Update: Microsoft Web sites inaccessible due to server problems

Problems with Microsoft Corp.'s Domain Name System (DNS) servers left the software vendor's heavily used Web sites inaccessible to Internet users starting late last night and continuing for much of Wednesday, according to the company.

The software vendor said in a statement issued late Wednesday that the outages were caused by a faulty configuration change made by one of its technicians "to the routers on the edge of Microsoft's DNS network." The router configuration was made late Tuesday and resulted in "limited communication between DNS servers on the Internet and Microsoft's DNS servers," the company said.

"This was an operational error, and not the result of any issue with Microsoft or third-party products nor the security of our networks," Microsoft added. The company said it removed the configuration changes at about 8:00 p.m. eastern time on Wednesday "and immediately saw a massive improvement in the DNS network."

Earlier in the day, Microsoft spokesman Adam Sohn confirmed that problems with the DNS servers that translate Web site names into the actual IP addresses appeared to be the culprit behind the outages.

"The sites are up, but inaccessible," Sohn said. Affected sites included those using the Microsoft.com, WindowsMedia.com, Expedia.com, MSN.com and Carpoint.com Web addresses, according to Sohn. "Our networking guys are on top of it, and we hope to resolve the issue as quickly as we can," he said.

At about 1:00 p.m. eastern time, Microsoft's main Web site became accessible again to at least some users. But it was still difficult to get to many of the company's affiliated sites, and the Microsoft home page became inaccessible again shortly thereafter.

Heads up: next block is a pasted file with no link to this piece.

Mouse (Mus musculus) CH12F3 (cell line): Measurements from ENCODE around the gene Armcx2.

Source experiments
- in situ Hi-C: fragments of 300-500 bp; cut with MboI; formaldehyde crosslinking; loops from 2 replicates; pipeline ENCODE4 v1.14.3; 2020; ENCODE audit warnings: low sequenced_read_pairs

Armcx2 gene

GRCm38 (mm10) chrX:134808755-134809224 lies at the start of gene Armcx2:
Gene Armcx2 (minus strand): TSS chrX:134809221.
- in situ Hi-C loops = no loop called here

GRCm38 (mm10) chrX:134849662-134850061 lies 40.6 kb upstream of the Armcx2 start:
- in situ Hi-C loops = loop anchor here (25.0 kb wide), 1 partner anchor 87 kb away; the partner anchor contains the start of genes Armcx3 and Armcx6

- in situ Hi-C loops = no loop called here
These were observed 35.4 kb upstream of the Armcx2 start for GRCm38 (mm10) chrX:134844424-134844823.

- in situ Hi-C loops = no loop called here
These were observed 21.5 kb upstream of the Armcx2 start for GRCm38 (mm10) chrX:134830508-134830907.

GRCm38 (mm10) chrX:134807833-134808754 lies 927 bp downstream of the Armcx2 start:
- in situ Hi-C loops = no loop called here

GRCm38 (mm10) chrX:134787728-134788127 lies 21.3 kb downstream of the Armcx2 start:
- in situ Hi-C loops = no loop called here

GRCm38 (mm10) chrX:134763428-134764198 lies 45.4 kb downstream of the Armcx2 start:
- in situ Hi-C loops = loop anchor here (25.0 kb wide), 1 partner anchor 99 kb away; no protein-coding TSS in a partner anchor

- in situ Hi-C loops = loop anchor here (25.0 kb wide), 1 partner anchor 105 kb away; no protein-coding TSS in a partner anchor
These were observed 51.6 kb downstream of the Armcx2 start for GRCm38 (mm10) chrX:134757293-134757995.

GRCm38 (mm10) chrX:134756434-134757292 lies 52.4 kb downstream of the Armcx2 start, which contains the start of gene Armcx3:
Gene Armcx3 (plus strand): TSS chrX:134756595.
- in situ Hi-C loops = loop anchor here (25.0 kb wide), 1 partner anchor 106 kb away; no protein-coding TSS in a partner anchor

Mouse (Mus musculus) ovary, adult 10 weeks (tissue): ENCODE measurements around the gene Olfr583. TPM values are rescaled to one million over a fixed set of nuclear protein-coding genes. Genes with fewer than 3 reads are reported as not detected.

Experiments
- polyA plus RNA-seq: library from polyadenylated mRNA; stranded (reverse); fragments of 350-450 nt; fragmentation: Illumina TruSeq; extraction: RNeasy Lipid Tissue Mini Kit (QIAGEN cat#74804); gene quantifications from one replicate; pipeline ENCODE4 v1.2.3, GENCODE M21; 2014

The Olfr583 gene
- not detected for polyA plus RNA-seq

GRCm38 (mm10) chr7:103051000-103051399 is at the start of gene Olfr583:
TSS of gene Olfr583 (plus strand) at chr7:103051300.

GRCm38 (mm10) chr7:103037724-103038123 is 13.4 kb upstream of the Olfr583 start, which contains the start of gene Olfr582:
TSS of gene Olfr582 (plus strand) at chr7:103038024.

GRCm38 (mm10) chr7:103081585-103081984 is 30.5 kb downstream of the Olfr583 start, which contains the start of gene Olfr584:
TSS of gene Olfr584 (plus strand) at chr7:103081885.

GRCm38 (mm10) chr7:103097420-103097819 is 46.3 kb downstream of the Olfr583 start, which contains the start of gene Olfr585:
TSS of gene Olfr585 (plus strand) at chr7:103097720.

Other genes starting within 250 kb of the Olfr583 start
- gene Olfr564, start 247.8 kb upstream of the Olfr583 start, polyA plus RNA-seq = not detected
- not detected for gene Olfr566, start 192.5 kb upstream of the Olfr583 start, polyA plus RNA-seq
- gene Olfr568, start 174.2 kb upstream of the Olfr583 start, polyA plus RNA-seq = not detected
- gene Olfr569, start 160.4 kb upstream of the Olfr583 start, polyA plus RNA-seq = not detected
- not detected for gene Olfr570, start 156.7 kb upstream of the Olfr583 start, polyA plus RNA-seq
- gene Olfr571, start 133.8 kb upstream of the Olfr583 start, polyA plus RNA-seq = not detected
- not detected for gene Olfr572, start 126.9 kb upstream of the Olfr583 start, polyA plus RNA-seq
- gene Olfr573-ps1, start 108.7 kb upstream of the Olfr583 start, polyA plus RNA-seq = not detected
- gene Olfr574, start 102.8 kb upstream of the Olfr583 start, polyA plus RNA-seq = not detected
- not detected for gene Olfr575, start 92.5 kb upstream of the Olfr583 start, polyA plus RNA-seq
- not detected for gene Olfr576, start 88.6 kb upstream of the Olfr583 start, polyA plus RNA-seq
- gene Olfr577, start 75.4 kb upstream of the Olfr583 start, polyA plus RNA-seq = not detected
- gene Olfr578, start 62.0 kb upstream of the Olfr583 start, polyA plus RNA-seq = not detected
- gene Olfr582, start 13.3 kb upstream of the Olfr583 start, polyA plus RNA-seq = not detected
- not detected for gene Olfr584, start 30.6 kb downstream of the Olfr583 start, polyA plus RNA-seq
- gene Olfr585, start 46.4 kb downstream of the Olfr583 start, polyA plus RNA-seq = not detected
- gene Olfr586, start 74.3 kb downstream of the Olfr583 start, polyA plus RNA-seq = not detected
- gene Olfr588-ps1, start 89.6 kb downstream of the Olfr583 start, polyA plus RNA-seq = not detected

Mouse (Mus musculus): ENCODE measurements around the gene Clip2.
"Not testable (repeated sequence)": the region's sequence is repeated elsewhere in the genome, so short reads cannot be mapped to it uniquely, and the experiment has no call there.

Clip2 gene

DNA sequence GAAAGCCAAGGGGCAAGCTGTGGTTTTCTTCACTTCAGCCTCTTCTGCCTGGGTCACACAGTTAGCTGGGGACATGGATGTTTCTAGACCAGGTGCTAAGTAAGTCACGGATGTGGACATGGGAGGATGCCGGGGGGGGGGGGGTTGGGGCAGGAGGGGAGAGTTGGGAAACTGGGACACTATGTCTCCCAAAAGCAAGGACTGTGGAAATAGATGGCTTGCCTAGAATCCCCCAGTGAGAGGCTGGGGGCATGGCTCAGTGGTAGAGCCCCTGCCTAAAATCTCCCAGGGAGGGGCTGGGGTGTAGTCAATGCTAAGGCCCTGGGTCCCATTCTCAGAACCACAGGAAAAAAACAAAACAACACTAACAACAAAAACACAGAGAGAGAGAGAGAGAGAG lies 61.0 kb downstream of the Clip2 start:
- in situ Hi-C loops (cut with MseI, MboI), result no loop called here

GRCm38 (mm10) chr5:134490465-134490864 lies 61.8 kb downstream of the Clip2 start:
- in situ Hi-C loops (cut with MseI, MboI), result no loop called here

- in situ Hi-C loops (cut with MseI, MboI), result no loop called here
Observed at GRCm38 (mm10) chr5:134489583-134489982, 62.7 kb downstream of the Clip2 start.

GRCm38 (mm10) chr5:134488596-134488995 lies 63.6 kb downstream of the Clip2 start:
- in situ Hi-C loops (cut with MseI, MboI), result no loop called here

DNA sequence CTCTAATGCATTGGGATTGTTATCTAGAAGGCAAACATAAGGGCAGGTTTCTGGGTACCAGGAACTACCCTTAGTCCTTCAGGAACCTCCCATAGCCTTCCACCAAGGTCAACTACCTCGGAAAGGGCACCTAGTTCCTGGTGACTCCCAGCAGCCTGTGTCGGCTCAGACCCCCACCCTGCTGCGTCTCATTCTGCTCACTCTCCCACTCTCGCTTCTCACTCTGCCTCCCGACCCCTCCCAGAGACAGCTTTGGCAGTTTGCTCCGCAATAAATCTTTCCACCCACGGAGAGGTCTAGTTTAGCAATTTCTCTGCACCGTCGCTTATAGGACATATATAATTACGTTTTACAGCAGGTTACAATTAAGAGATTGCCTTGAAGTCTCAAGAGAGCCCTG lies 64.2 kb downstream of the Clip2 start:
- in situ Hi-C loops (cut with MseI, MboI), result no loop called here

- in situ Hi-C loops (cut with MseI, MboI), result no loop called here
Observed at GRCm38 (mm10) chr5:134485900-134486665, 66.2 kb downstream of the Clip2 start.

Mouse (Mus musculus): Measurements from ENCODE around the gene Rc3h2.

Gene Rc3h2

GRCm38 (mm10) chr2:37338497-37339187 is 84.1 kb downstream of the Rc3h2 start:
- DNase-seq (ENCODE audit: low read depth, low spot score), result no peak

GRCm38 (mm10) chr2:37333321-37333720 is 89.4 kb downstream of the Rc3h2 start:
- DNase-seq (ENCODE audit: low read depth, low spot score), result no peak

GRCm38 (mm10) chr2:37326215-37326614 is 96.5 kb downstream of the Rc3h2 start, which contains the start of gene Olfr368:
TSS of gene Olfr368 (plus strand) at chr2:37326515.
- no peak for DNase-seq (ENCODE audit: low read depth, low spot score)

The problems came just several days after a technology glitch at a Bermuda-based Web hosting firm temporarily redirected some Internet traffic away from Microsoft's Web site and ones run by other companies (see story). The president of the Bermuda firm said that incident started because of faulty entries in its DNS table.

The outage prevented Microsoft users from downloading software updates or getting online support. It also left the news portal MSNBC.com online, but unable to reach its audience.

Other inaccessible sites included Windowsupdate.com, which contains updates for the Windows operating system; Passport.com, Microsoft's online identification service; and bCentral.com, a portal for small- and medium-size businesses.

Hackers could be responsible for the outage, said Simon Hania, spokesman for Dutch Internet service provider XS4ALL Internet BV. "The name server that is authoritative for Microsoft's Web sites might have crippled under a denial-of-service attack," he said.

However, he added, it's more likely that a network error or system failure caused the problem.

The DNS consists of many machines around the world set up in a hierarchy. "It looks like the machine hit is in the top of the DNS tree," Hania said. "Once it is fixed, it can take a couple of hours for all DNS systems around the world to pick up the correct DNS information."

Microsoft had another, unrelated problem with its Web presence yesterday, when a group of hackers who go by the name Prime Suspectz cracked the New Zealand site of the software manufacturer and defaced the home page.

Joris Evers is a reporter for the IDG News Service.

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